Which arguments make the most sense? In my research, I find that open trade can create a pathway for U.S. consumers and businesses to reap the benefits of lower-priced final goods, imported components and services, while also making it more likely for workers in developing countries to make steady gains. A two-pronged approach focuses on incentives for private businesses as well as on the policy choices made by governments in developing countries.
Trade Agreements and Labor Rights
Since 1985, all U.S. trade agreements and preference programs have tied market access to labor rights. Officials in developing countries often see these linkages as veiled protectionism, but our research on the U.S. Generalized System of Preferences reveals a more complex picture. Countries with worse labor rights records are, in fact, more like to experience country-level threats of exclusion. But, when it comes to imposing limits on specific products from specific countries, worker rights violations do not make exclusion more likely.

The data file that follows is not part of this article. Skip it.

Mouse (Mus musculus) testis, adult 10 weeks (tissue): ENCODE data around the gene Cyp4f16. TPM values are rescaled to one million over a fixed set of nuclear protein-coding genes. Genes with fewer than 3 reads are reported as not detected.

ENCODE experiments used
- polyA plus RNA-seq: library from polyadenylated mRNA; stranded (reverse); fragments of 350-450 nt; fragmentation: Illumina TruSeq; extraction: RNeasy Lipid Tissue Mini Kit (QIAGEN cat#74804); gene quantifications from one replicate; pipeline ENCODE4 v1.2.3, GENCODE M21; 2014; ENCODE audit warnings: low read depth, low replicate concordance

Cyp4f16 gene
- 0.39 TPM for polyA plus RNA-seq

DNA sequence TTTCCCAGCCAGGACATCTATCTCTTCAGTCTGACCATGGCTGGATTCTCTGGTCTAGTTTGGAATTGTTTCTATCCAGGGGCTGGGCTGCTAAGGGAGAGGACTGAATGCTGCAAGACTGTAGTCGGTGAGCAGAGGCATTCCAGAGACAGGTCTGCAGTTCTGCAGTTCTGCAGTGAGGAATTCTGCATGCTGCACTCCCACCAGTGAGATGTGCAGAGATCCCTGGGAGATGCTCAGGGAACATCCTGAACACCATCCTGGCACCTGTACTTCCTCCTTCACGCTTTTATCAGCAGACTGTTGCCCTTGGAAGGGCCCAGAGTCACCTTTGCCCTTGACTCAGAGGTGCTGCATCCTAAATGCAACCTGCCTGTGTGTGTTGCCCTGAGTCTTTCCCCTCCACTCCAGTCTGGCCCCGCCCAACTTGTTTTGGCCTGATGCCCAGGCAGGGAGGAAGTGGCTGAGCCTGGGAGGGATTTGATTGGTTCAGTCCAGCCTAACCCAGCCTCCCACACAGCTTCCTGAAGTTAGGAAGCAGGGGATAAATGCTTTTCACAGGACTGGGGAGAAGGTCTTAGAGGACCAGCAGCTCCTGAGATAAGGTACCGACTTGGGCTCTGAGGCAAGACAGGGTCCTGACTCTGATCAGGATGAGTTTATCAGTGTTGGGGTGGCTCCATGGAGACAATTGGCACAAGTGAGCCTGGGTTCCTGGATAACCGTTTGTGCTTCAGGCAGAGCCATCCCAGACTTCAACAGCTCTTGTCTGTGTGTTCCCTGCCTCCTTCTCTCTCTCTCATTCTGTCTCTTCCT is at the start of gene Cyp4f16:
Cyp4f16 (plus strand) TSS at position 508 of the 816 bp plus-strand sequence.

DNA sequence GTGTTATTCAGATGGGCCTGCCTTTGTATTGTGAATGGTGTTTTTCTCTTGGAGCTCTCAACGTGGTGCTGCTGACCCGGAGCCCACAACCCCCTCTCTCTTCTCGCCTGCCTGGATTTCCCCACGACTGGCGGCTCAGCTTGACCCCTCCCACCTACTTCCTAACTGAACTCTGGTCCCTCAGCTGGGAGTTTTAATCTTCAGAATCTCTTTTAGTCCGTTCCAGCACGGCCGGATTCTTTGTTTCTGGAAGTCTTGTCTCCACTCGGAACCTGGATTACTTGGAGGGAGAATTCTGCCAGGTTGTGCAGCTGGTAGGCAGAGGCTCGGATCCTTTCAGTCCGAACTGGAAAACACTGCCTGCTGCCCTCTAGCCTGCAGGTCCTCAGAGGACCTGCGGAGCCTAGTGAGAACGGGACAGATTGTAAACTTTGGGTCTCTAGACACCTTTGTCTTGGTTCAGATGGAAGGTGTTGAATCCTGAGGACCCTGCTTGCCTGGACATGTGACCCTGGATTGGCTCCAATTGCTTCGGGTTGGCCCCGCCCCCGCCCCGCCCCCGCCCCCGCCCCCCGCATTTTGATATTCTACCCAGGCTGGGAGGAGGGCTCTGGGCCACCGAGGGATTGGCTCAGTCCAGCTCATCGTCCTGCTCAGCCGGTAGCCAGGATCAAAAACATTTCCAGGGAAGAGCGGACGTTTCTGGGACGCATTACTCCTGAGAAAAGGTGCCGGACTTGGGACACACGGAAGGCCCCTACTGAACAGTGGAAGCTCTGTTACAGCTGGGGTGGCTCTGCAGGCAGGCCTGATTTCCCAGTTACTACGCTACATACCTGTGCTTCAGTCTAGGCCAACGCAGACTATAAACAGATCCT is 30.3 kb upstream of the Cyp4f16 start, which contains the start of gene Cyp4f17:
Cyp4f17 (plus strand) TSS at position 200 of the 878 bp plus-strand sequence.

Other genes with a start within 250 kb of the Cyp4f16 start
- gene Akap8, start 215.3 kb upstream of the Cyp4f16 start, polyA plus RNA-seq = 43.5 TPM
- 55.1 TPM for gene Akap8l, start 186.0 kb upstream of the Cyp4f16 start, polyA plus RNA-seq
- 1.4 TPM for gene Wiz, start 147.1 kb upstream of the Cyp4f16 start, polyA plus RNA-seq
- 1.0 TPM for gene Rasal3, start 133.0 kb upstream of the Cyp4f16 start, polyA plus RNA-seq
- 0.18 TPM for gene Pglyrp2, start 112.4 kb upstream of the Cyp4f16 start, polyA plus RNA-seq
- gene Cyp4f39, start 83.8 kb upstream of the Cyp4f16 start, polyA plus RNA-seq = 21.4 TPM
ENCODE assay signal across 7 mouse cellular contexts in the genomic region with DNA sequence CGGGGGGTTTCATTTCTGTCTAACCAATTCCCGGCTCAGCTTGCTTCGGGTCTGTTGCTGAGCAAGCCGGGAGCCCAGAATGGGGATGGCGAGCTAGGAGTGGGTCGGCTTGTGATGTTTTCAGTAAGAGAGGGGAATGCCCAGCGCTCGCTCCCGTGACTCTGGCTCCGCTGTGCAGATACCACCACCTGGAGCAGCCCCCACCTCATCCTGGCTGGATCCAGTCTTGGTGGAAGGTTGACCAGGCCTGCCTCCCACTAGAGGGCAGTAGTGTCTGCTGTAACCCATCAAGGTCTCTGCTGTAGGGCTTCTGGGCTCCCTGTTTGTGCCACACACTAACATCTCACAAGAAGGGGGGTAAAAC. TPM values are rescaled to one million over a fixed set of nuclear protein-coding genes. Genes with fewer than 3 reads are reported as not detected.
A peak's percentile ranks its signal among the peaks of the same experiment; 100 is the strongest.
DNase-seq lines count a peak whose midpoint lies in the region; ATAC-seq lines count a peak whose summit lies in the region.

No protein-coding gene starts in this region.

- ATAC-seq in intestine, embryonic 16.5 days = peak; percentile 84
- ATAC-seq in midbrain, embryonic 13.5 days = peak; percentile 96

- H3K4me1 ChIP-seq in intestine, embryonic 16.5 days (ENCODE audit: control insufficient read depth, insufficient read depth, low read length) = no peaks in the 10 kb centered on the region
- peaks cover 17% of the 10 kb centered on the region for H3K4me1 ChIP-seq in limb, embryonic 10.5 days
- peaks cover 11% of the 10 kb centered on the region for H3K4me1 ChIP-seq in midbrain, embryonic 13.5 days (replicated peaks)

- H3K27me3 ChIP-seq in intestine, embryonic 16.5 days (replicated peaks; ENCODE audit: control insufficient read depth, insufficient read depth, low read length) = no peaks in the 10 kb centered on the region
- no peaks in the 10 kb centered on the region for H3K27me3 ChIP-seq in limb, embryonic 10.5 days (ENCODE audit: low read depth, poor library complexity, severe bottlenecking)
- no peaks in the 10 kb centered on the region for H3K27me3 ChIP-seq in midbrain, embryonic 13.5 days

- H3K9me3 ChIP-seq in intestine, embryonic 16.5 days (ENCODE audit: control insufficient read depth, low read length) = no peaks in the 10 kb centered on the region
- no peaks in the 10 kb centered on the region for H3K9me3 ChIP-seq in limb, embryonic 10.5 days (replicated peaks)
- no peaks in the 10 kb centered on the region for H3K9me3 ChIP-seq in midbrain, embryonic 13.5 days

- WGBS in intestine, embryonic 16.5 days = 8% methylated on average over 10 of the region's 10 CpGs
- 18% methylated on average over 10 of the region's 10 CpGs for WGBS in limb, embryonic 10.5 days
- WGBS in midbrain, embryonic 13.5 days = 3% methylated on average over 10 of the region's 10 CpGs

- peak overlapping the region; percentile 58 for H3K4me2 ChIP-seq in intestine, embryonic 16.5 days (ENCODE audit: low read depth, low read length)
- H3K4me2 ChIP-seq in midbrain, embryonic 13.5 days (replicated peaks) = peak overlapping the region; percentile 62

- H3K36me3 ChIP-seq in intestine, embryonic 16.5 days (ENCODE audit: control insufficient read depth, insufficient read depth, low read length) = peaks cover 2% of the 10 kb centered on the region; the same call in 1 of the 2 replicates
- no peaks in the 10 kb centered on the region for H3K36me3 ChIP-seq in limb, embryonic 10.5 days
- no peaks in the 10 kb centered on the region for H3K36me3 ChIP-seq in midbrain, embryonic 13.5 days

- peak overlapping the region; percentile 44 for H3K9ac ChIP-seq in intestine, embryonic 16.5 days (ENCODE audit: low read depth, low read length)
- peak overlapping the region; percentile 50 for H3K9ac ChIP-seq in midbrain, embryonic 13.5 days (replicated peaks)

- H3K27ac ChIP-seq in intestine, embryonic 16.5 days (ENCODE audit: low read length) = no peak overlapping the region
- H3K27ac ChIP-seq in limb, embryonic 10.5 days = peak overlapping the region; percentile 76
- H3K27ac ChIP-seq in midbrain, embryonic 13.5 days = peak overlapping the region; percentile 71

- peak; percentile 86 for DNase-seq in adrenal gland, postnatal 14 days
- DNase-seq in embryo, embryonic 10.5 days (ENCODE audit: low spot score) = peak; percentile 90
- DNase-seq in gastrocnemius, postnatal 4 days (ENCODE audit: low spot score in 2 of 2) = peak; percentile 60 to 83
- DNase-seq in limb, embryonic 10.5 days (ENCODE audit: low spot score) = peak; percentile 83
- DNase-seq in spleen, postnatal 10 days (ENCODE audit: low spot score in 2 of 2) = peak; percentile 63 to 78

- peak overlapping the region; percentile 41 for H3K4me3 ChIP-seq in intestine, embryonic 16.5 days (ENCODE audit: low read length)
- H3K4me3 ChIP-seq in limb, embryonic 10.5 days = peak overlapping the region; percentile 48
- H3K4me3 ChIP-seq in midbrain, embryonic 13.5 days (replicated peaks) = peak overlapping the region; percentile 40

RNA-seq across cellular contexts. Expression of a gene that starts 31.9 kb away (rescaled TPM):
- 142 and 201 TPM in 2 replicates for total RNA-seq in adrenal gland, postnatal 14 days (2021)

The Trans-Pacific Partnership, from which the Trump administration withdrew its support in January 2017, offered promise for enhancing worker rights. This is especially true in Vietnam, where I have conducted research on the topic. Although Vietnam’s government and industry initially resisted the trade-labor linkage, they ultimately concluded that access to export markets was important enough to warrant concessions including acceptance of independent labor unions. U.S. withdrawal from the Trans-Pacific Partnership is a setback for this linkage strategy, but going forward the U.S. government can and should insist that trade agreements commit partner governments to protect core labor rights and ensure enforcement. Trade agreements must acknowledge the central role governments in developing countries play in mediating gains from open trade – and in ensuring that their country’s workers, not just factory owners, reap benefits.
Global Production and Incentives for Upgrading